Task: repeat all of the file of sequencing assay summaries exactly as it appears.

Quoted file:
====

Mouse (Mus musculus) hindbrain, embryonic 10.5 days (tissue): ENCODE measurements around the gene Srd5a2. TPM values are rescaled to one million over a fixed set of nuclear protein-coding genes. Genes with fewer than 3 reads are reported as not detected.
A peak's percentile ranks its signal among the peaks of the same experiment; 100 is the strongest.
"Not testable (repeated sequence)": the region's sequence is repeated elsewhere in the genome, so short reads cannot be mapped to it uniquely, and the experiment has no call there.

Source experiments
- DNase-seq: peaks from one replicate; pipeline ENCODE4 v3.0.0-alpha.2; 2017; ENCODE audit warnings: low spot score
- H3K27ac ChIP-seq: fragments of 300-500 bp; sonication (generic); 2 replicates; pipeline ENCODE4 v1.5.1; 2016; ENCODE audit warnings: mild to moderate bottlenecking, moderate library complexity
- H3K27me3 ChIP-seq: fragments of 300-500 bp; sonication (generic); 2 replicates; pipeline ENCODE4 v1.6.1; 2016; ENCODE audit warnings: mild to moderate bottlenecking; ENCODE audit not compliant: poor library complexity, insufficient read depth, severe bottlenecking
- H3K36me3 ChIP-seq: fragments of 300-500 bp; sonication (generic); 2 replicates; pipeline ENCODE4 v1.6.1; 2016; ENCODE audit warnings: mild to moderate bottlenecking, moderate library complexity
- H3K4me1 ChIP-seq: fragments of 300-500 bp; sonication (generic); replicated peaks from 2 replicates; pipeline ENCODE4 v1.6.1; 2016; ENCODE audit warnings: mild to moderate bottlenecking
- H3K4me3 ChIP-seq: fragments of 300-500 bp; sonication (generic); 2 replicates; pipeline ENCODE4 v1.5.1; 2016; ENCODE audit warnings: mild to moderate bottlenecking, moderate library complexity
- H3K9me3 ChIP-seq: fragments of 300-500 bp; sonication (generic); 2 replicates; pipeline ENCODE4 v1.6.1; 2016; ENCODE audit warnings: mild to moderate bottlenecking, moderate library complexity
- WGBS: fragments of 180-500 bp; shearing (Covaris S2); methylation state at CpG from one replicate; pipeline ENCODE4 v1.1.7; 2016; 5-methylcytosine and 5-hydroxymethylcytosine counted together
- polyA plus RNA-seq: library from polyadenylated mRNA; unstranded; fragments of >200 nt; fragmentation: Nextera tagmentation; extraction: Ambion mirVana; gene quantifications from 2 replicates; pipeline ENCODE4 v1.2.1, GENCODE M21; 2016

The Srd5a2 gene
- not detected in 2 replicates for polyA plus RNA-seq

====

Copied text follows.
Mouse (Mus musculus) hindbrain, embryonic 10.5 days (tissue): ENCODE measurements around the gene Srd5a2. TPM values are rescaled to one million over a fixed set of nuclear protein-coding genes. Genes with fewer than 3 reads are reported as not detected.
A peak's percentile ranks its signal among the peaks of the same experiment; 100 is the strongest.
"Not testable (repeated sequence)": the region's sequence is repeated elsewhere in the genome, so short reads cannot be mapped to it uniquely, and the experiment has no call there.

Source experiments
- DNase-seq: peaks from one replicate; pipeline ENCODE4 v3.0.0-alpha.2; 2017; ENCODE audit warnings: low spot score
- H3K27ac ChIP-seq: fragments of 300-500 bp; sonication (generic); 2 replicates; pipeline ENCODE4 v1.5.1; 2016; ENCODE audit warnings: mild to moderate bottlenecking, moderate library complexity
- H3K27me3 ChIP-seq: fragments of 300-500 bp; sonication (generic); 2 replicates; pipeline ENCODE4 v1.6.1; 2016; ENCODE audit warnings: mild to moderate bottlenecking; ENCODE audit not compliant: poor library complexity, insufficient read depth, severe bottlenecking
- H3K36me3 ChIP-seq: fragments of 300-500 bp; sonication (generic); 2 replicates; pipeline ENCODE4 v1.6.1; 2016; ENCODE audit warnings: mild to moderate bottlenecking, moderate library complexity
- H3K4me1 ChIP-seq: fragments of 300-500 bp; sonication (generic); replicated peaks from 2 replicates; pipeline ENCODE4 v1.6.1; 2016; ENCODE audit warnings: mild to moderate bottlenecking
- H3K4me3 ChIP-seq: fragments of 300-500 bp; sonication (generic); 2 replicates; pipeline ENCODE4 v1.5.1; 2016; ENCODE audit warnings: mild to moderate bottlenecking, moderate library complexity
- H3K9me3 ChIP-seq: fragments of 300-500 bp; sonication (generic); 2 replicates; pipeline ENCODE4 v1.6.1; 2016; ENCODE audit warnings: mild to moderate bottlenecking, moderate library complexity
- WGBS: fragments of 180-500 bp; shearing (Covaris S2); methylation state at CpG from one replicate; pipeline ENCODE4 v1.1.7; 2016; 5-methylcytosine and 5-hydroxymethylcytosine counted together
- polyA plus RNA-seq: library from polyadenylated mRNA; unstranded; fragments of >200 nt; fragmentation: Nextera tagmentation; extraction: Ambion mirVana; gene quantifications from 2 replicates; pipeline ENCODE4 v1.2.1, GENCODE M21; 2016

The Srd5a2 gene
- not detected in 2 replicates for polyA plus RNA-seq